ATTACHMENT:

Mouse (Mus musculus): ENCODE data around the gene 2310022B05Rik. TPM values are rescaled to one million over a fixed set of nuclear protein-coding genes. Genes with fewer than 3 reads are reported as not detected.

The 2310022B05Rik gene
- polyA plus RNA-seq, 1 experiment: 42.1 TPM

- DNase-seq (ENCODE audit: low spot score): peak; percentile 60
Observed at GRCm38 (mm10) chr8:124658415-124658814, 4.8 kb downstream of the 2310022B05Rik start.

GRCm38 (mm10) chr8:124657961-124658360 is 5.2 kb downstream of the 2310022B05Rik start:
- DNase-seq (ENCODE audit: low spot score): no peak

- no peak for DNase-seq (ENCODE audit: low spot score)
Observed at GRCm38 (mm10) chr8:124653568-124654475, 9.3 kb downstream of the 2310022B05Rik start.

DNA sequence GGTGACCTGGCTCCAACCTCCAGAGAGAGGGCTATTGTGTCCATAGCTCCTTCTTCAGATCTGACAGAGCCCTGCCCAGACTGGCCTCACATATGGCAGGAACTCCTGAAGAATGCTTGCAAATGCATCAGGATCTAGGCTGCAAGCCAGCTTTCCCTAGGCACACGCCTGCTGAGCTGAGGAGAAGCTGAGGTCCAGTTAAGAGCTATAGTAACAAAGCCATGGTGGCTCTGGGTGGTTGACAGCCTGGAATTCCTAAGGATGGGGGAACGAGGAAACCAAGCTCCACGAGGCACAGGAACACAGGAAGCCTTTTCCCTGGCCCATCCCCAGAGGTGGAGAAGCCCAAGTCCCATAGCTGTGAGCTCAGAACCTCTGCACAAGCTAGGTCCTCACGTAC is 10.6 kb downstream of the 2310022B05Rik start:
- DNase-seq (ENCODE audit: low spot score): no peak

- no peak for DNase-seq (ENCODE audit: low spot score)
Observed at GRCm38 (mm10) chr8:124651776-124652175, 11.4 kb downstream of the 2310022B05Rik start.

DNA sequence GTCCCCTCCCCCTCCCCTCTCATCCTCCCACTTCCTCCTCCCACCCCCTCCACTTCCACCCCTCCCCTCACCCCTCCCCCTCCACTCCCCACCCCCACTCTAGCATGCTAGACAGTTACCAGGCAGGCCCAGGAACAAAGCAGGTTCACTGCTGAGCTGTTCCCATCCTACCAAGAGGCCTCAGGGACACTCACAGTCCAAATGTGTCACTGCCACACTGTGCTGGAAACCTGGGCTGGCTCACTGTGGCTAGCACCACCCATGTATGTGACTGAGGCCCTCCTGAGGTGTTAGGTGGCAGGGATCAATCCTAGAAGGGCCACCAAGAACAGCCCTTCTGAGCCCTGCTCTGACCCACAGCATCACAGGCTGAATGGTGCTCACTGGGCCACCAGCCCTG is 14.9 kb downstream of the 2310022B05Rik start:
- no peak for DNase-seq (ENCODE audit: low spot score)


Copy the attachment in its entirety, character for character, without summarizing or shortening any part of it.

Mouse (Mus musculus): ENCODE data around the gene 2310022B05Rik. TPM values are rescaled to one million over a fixed set of nuclear protein-coding genes. Genes with fewer than 3 reads are reported as not detected.

The 2310022B05Rik gene
- polyA plus RNA-seq, 1 experiment: 42.1 TPM

- DNase-seq (ENCODE audit: low spot score): peak; percentile 60
Observed at GRCm38 (mm10) chr8:124658415-124658814, 4.8 kb downstream of the 2310022B05Rik start.

GRCm38 (mm10) chr8:124657961-124658360 is 5.2 kb downstream of the 2310022B05Rik start:
- DNase-seq (ENCODE audit: low spot score): no peak

- no peak for DNase-seq (ENCODE audit: low spot score)
Observed at GRCm38 (mm10) chr8:124653568-124654475, 9.3 kb downstream of the 2310022B05Rik start.

DNA sequence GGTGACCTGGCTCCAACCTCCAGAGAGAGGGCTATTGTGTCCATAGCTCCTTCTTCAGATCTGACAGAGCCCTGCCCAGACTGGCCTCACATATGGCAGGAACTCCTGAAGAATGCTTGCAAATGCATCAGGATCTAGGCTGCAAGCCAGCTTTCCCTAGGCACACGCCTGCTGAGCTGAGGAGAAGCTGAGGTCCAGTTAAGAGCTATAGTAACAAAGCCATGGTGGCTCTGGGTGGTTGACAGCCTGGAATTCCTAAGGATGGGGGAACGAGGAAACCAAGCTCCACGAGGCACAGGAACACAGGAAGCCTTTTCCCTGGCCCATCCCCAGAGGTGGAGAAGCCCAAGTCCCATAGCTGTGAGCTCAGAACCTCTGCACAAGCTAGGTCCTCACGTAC is 10.6 kb downstream of the 2310022B05Rik start:
- DNase-seq (ENCODE audit: low spot score): no peak

- no peak for DNase-seq (ENCODE audit: low spot score)
Observed at GRCm38 (mm10) chr8:124651776-124652175, 11.4 kb downstream of the 2310022B05Rik start.

DNA sequence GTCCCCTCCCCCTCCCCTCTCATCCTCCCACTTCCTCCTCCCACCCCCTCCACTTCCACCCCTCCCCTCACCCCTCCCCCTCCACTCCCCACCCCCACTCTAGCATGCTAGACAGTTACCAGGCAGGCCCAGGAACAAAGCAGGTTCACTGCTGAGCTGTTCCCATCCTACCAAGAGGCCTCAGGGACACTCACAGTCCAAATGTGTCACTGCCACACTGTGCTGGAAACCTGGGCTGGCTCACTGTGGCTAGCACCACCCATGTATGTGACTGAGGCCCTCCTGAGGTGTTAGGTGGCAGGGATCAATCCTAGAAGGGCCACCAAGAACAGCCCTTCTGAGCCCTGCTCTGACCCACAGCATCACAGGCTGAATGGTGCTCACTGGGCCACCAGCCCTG is 14.9 kb downstream of the 2310022B05Rik start:
- no peak for DNase-seq (ENCODE audit: low spot score)